New to this 😳: Hi all, I have... - British Heart Fou...

British Heart Foundation

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New to this 😳

Crochetgirl
Crochetgirl

Hi all,

I have prinzmetal angina which is a bit of a downer as you don't know when it will strike. Anyhoo, I saw the cardiac team yesterday (totally obnoxious man) and he has agreed to change my meds as the others were not working. I'm so exhausted after 5 full days of continuous chest pain, which the GTN spray was barely working. So let's hope the new meds work....!

Have a good weekend folks 😊

8 Replies
oldestnewest

I was treated for artery spasm for 11 years and now told it is the veins of the heart have disease and spasm, I was on amilodpine now changed as it has started again regular, it does settle, don’t get stressed or tired, find the foods that can trigger, high coffee and chocolate, for me. Stay active and don’t be afraid to call 999 if not going with gtn Good luck!

Crochetgirl
Crochetgirl in reply to Abergele

Hi Abergele,

Thank you so much for your encouraging words 😊

It's been just over a year since I was diagnosed, although I have been been complaining of chest pains for year's.

I have other chronic health conditions, but I try to keep as active as I can. Working on reducing the stress 😂 but it's a "work in progress" shall we say 😁

I think if the Dr (whom I have seen on several occasions) at the cardiac clinic was less condescending, my stress levels wouldn't be as high. In future I will ask to see someone else.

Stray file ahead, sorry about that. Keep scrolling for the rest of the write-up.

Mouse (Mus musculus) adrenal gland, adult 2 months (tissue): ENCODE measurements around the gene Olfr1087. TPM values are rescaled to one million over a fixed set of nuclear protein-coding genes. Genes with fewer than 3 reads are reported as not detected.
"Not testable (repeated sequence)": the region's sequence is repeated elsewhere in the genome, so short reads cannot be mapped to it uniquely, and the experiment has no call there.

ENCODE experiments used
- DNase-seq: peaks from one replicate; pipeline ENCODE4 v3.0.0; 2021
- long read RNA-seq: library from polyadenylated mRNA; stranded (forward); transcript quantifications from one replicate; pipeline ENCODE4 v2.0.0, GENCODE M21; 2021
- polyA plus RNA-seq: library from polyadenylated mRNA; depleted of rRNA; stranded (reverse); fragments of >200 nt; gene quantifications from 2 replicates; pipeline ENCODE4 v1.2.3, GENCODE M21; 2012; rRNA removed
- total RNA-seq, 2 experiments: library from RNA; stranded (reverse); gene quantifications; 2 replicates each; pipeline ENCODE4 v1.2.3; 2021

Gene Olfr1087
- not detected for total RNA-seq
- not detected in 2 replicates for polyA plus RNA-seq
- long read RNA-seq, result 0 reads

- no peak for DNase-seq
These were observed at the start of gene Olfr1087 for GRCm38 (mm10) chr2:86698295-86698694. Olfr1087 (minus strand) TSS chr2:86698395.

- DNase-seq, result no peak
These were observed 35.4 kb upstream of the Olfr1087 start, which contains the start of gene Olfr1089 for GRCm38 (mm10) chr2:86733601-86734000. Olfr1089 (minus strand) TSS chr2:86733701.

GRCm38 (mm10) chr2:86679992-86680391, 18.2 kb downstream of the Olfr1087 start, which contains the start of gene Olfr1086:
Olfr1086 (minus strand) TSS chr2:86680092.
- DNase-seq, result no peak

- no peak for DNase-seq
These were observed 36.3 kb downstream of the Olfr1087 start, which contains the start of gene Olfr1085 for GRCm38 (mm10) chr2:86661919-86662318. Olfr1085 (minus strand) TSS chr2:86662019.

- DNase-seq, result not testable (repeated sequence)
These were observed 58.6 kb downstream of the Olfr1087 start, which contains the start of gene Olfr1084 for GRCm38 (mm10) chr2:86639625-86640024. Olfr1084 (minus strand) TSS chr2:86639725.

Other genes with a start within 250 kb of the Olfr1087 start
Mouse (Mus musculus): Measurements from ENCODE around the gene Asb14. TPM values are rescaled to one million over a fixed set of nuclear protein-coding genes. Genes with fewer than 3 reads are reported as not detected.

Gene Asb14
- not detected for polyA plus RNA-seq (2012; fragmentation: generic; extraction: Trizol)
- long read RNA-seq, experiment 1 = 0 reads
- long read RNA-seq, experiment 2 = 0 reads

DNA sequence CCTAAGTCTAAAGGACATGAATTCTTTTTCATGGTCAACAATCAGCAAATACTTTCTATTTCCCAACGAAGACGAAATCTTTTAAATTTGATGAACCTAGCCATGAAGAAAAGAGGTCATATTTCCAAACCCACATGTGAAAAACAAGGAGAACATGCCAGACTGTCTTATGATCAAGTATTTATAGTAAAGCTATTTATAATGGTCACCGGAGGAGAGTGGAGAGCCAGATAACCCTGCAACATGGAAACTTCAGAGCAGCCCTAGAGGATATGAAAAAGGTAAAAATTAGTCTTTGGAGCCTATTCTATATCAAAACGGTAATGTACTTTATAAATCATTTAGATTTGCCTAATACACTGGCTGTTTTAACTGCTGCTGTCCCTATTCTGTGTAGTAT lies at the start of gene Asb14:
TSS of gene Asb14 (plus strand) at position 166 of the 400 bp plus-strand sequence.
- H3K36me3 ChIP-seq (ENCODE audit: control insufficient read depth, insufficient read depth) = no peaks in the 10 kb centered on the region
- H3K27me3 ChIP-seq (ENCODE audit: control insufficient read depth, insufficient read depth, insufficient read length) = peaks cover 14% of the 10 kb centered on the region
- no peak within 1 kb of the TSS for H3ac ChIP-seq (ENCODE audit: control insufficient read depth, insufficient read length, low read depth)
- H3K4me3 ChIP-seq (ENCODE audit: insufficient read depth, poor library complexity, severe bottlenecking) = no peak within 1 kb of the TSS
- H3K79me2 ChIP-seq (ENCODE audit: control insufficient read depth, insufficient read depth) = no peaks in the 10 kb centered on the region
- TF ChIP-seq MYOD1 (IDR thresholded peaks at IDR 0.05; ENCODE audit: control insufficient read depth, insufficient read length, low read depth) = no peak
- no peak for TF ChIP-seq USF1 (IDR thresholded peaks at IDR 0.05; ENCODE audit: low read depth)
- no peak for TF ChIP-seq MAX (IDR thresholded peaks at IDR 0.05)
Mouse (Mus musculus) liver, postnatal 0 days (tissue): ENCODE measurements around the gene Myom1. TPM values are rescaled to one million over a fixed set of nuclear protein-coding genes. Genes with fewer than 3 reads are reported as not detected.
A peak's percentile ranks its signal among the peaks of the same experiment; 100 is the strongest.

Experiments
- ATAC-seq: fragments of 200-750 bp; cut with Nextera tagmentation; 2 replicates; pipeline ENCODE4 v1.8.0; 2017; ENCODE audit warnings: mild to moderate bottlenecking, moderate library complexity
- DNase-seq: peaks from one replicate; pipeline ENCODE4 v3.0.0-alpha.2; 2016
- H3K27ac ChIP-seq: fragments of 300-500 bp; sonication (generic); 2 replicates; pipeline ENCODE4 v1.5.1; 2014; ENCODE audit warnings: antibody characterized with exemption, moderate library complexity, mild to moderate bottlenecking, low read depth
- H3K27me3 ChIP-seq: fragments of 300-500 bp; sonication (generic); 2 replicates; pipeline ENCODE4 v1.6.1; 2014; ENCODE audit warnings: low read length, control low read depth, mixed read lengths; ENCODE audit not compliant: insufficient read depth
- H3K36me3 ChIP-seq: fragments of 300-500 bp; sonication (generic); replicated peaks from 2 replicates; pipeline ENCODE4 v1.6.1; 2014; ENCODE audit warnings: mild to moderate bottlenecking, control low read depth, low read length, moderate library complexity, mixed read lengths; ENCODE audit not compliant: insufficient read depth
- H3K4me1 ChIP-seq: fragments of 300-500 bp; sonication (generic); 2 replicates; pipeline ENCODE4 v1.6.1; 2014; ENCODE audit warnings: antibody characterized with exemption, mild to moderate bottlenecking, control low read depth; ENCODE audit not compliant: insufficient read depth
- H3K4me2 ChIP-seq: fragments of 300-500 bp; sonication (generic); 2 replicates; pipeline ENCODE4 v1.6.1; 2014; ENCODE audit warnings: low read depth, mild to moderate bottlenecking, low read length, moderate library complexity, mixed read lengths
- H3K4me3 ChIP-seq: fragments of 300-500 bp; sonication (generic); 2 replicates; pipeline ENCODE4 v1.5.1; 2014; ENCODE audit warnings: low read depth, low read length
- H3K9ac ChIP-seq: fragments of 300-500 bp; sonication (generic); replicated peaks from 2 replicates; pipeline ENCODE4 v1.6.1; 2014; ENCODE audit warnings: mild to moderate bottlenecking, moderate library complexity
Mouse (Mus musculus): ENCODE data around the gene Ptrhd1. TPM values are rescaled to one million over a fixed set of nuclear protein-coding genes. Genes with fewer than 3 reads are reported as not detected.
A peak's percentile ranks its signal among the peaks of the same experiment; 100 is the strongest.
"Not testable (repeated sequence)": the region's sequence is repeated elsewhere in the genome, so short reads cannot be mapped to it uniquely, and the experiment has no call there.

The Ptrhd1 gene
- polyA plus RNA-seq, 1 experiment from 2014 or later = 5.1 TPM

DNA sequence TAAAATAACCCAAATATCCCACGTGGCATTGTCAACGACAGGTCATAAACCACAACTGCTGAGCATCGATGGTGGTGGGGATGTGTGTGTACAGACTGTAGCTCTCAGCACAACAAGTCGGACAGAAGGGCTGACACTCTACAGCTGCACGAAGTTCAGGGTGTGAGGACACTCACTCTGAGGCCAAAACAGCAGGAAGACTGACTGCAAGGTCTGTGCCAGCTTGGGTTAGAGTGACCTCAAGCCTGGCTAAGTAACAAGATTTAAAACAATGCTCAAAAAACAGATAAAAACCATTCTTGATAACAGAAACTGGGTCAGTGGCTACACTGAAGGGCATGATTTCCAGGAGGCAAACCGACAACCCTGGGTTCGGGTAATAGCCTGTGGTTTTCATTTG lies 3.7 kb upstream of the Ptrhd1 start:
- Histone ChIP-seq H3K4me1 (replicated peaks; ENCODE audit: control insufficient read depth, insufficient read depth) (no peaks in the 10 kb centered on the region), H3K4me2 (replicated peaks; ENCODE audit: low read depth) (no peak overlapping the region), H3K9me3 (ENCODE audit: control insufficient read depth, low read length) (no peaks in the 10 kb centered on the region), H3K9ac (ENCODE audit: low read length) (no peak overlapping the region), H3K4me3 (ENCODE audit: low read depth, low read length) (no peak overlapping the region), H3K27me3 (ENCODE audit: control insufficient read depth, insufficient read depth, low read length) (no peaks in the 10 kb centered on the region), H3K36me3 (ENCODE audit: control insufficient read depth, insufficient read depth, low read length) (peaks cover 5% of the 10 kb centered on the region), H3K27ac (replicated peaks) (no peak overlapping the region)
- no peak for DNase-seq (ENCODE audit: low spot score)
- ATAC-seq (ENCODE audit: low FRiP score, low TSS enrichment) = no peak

Thank you for your reply 😊

DD13
DD13 in reply to Crochetgirl

Hi,

I have just been given a Nitrate tablet, in place of the GTN spray. Only started taking it yesterday, dosage of half a tablet once a day, to take in mornings. Had a headache for most of the day, but no chest pain at all. Today I only had a headache for a couple of hours. Still no chest pain. I'm still getting the breathlessness, I can manage that. But I won't exert my self by going up the hills and over the cliffs, until my next hospital appointment. As I was told not to.

Regards Dee.

Crochetgirl
Crochetgirl in reply to DD13

Hi Dee,

Yes, I'm on as of yesterday 75mg of the SR gtn tablets and the maximum dose of Dilitiazem. The Cardiac Dr has said that the Isosorbide can be increased to 100mg.

If that happens they want to change my main tablet (Dilitiazem) to something else. Unfortunately this has been going on 13 years and it's only now that I have been diagnosed with this type of Angina.